“Terri, begin the buffering sequence,” Grace told the nurse, who responded by entering a series of commands into her console.

“Alright, I am going to begin neural stimulation of the receiver mind. Once we jump-start to sixty-five percent brain activity begin uploading the new host engrams.”

“Yes, doctor.”

Dr. O’Donnell flicked a switch and a deep humming that seemed to vibrate her bones reverberated through the room. The sound escalated until she pressed a red button that jolted Philip’s body causing the sound to recycle and Grace to repeat the process.

The procedure was slow and nerve-wracking. Each jolt had to be precise, if not, instead of stimulating the brain she would essentially cook it. Without blinking Grace was transfixed on her readouts, suppressing a sigh of relief each time the neural output on her monitor rose after each jolt.

“Nearing sixty-five percent. Prepare to initialize host transfer,” Grace told the nurse, without taking her eyes off her console.

“Now! Begin the transfer.”

The fibre-optic cables connected to the boy’s brain flared with white light. Through the walls the hum of computers working grew louder and louder until the vibrations were causing Grace’s teeth to ache. Her attention focused on a heat indicator. Grace’s heart fluttered and skipped every time it rose a degree. But, so far, the new cooling system was working. “Sixty-five degrees and holding,” she whispered to herself.

“Doctor,” the nurses voice was urgent.

“What is it, Terri?”

“We are experiencing degradation in the transfer rate.” I have just lost three gps and signal loss is rising.”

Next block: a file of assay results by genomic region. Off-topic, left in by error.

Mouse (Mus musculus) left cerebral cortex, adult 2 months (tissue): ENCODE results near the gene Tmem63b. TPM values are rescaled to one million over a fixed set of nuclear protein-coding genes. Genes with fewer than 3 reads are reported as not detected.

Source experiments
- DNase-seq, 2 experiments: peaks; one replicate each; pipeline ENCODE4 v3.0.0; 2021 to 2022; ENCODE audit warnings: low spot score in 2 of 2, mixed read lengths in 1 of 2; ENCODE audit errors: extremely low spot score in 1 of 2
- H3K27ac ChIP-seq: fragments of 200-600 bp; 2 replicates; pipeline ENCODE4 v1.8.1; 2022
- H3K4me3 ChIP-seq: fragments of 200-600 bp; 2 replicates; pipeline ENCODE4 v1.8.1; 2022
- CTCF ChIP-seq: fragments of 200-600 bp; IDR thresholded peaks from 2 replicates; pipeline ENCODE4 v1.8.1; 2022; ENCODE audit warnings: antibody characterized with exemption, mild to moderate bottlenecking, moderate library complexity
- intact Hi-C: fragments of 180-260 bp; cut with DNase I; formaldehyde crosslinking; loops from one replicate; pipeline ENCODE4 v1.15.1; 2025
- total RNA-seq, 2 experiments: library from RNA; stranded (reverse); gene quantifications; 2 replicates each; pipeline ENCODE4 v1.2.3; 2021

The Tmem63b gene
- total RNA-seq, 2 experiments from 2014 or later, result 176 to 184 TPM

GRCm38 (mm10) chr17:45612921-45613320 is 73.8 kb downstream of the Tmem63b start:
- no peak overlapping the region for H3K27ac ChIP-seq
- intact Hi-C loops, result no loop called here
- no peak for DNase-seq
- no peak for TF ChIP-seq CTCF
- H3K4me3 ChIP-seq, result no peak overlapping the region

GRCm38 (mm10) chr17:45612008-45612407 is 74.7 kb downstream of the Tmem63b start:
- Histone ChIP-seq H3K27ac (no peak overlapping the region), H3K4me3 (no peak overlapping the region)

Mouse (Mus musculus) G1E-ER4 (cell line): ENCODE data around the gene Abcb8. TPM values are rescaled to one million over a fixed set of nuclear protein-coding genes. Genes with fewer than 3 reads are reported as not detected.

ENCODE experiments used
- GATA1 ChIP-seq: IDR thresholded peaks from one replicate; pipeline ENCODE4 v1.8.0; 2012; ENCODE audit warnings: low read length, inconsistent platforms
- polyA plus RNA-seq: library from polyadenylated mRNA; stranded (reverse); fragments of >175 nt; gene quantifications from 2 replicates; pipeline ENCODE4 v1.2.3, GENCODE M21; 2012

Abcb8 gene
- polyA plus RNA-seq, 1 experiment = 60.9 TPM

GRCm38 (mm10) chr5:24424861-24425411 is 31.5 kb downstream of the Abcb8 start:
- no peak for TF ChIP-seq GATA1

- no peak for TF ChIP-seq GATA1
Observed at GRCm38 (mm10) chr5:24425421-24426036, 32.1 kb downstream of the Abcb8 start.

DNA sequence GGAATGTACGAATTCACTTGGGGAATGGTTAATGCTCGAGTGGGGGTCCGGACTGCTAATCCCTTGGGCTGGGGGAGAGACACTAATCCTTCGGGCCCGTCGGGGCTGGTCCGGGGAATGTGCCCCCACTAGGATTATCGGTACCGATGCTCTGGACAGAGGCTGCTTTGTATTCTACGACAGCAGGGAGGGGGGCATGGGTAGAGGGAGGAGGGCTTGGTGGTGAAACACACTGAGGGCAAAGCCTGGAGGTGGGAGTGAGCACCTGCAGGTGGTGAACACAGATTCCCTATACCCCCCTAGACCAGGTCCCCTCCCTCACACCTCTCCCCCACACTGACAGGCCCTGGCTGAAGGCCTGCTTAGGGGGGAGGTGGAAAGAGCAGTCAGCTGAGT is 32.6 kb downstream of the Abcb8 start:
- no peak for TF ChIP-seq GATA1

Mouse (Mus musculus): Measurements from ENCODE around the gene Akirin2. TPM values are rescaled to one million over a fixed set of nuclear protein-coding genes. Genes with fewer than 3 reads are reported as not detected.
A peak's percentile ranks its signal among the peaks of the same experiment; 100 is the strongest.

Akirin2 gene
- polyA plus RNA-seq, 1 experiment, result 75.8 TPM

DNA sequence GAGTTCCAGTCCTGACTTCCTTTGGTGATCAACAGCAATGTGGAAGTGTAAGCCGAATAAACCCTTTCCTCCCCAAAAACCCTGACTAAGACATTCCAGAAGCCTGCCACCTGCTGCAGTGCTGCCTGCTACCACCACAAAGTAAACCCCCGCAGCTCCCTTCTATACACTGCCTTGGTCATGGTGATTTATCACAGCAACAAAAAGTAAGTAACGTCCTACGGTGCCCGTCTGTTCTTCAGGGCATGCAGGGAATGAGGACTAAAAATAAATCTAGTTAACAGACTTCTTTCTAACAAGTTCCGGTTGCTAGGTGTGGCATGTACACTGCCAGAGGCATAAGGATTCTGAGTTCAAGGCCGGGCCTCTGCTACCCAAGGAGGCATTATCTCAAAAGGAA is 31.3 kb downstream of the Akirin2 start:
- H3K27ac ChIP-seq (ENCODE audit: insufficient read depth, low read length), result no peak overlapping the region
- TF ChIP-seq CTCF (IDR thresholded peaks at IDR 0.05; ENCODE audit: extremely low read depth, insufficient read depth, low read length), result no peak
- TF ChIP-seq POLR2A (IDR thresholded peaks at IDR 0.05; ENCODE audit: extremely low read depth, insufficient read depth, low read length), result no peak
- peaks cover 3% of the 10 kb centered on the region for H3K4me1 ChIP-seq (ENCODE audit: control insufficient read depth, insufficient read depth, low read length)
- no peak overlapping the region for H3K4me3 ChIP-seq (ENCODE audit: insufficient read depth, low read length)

“Jesus Christ, boost the bandwidth. Too much build up in the buffer and we will start losing information.”

“I’m trying, Grace. It’s not working. We have lost eight gps, two more and I am not going to be able to catch up.”

“What the hell is going on,” Grace was nearly screaming. Taking a deep breath she tried to calm down, think rationally. Then, she had an idea. “Terri turn on the virtual environment monitor.” The nurse looked at her with a confused look and was about to ask why, “NOW!!,” Grace yelled sending the nurse scrambling over the controls.

A picture emerged on a nearby screen. Virtual Jimmy Williams was in a faded representation of the hospital room he was eating Jell-o in earlier. Instead of happily enjoying a snack, the boy was on the floor writhing in pain, his hands pressed to his temples.

“That’s impossible. He shouldn’t be able to feel the transfer.” Grace pulled both sides of her shoulder length hair, tried to think. She looked up her eyes darting from the monitor to Terri. “Quickly, turn off the virtual environment,” Grace said, he heart pounding in her chest.